According to Tiglao, Tupasâ€™s firm is already involved in the battle to â€œpersuadeâ€ the Supreme Court to â€œreconsiderâ€ its resolution to subject Hacienda Luisita to the Comprehensive Agrarian Reform Program (CARP). Tiglao cited how the start of their involvement was a virtual go-signal for the impeachment complaint to be â€œrammed through Congressâ€. At stake in this effort to protect Hacienda Luisita from expropriation is virtually the entire fortune of the Cojuangco clan which can only be secured if the vast estate is spared from the CARP or if its owners get the payout they demand.
If the [Supreme] Court buckles under their demand, it would result in the biggest payment to a private entity by government in our history, the biggest revenue ever of any Philippine law firm ever because of its contingent-fee contract with Hacienda Luisita, and immense wealth for the Tupases, if theyâ€”and most probably they haveâ€”still have profit-sharing rights in their law firm.
I had been puzzled over Tupas and his colleaguesâ€™ ferocity against Corona, the likes of which I had seen only in the eyes of communist firebrands or of people out to avenge their murdered kin. But now I understand why they have thrown all civility out the window, and had even wanted to drag his wife, his children and even his in-laws to a modern version of a mobâ€™s stoning. Many billions of reasons, it seems.
Perhaps then, given the stakes involved, it comes as no surprise that everyone is treading carefully so as not to upset Tupas, evidently the anointed executor of the Corona impeachment.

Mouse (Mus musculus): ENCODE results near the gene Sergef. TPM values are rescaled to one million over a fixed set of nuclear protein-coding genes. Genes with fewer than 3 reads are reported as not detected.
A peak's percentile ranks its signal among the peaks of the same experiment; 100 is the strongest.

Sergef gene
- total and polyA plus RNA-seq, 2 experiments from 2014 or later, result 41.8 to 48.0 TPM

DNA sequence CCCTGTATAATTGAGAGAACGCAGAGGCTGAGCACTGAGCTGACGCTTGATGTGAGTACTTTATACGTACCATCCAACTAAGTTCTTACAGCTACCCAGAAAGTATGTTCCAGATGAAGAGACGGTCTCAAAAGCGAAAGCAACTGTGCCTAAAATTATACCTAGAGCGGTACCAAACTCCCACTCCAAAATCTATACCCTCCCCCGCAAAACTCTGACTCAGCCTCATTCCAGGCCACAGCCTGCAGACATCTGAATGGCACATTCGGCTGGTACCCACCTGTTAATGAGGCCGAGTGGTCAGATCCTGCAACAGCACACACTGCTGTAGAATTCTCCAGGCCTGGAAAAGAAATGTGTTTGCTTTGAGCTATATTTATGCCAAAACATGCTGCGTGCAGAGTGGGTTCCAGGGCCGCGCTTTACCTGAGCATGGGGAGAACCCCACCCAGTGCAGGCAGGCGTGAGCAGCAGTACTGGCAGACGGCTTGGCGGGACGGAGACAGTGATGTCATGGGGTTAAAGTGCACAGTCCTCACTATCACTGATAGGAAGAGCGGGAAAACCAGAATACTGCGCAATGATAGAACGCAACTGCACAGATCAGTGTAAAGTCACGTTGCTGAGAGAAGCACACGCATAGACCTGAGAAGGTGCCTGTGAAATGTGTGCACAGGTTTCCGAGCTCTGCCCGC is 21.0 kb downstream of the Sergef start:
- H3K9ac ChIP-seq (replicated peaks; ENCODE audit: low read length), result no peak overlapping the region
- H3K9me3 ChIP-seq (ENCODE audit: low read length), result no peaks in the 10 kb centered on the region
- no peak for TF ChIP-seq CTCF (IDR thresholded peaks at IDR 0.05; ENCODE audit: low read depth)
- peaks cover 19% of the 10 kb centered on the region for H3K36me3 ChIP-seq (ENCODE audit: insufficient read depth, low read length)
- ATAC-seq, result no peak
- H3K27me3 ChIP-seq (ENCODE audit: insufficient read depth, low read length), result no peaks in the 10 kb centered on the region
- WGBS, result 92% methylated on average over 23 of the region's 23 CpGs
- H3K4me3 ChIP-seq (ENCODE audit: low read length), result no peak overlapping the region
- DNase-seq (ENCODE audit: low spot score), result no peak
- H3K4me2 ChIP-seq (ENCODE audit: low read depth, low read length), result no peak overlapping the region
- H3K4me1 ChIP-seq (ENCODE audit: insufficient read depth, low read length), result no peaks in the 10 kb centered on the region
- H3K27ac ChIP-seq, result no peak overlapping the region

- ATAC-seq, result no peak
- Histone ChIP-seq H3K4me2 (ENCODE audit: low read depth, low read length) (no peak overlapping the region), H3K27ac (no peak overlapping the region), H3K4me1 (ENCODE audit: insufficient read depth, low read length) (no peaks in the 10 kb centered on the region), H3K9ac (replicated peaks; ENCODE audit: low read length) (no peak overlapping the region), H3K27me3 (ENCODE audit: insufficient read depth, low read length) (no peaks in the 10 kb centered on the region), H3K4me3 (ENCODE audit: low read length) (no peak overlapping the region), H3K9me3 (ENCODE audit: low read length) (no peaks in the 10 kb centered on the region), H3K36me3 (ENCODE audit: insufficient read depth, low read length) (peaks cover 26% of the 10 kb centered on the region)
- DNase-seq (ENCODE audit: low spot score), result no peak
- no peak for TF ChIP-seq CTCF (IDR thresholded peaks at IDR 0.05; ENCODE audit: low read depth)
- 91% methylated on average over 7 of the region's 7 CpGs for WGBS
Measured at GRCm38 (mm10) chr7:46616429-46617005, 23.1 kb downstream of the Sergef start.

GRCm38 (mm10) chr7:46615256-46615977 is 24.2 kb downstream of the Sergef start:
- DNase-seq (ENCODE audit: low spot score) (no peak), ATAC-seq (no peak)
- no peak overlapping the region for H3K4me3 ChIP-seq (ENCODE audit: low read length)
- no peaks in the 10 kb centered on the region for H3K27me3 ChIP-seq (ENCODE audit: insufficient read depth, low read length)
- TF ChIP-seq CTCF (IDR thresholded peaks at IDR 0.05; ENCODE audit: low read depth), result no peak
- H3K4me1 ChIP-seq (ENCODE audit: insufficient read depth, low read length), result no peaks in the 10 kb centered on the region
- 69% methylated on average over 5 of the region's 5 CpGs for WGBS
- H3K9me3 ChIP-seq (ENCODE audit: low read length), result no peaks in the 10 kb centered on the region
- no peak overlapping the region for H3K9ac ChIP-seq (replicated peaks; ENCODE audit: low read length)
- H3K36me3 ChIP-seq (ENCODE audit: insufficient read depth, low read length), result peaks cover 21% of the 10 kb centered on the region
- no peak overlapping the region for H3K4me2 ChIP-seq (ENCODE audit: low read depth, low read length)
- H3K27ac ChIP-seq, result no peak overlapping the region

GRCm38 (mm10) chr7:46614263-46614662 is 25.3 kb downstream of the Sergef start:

Could it be possible that Tupas desperately needs to be seen to be the go-to person who is on top of — and will take full credit for — the now increasingly unlikely conviction of Corona? After all, he needs some basis to justify an entitlement to a good share of the fees his firm could be earning from the Hacienda Luisita windfall. If he ends up the goat in this quaint exercise, what would be his claim to the loot?
Tupas should get over this hypothetical greed of his and become more of a team player. If the prosecution fails and Corona is acquitted, everyone gets nothing and the Tarlac mafia who allegedly fund his little operation lose the family jewels forever. Everyone loses. But if Tupas finds it in his little black heart to step back and allow better lawyers to run the prosecution show, the chances of the Cojuangcos coming out of this laughing all the way to the bank improve, and with this outcome remains the cash cow of the law firm that is his gravy train. Even if Tupas is relegated to second fiddle, at least there could be some winners in that scenario among his camp, and he might still manage to claw in some of the loot for himself. Conviction and some loot is still better than no conviction and zero loot, right Junior? [Note that the use of the term “loot” here refers to a hypothetical notion of what might be at stake in the impeachment trial.]
The irony in all this that escapes the vacuous sensibilities of all who campaigned for the ouster of Corona is in how they clamoured for his resignation on the basis of some sort of “delicadeza” he supposedly owes the Filipino people. And yet here is the self-anointed Delicadeza Crusader himself exhibiting the lack of the very thing he continues to pontificate about from his lofty perch.
See Mr Tupas Junior, perhaps you now understand why it is difficult for Filipino politicians to simply resign even in the midst of some sort of public clamour to do so. For many of them, there are bigger things at stake than one’s face. You of all people should be getting the best appreciation of that simple reality by now.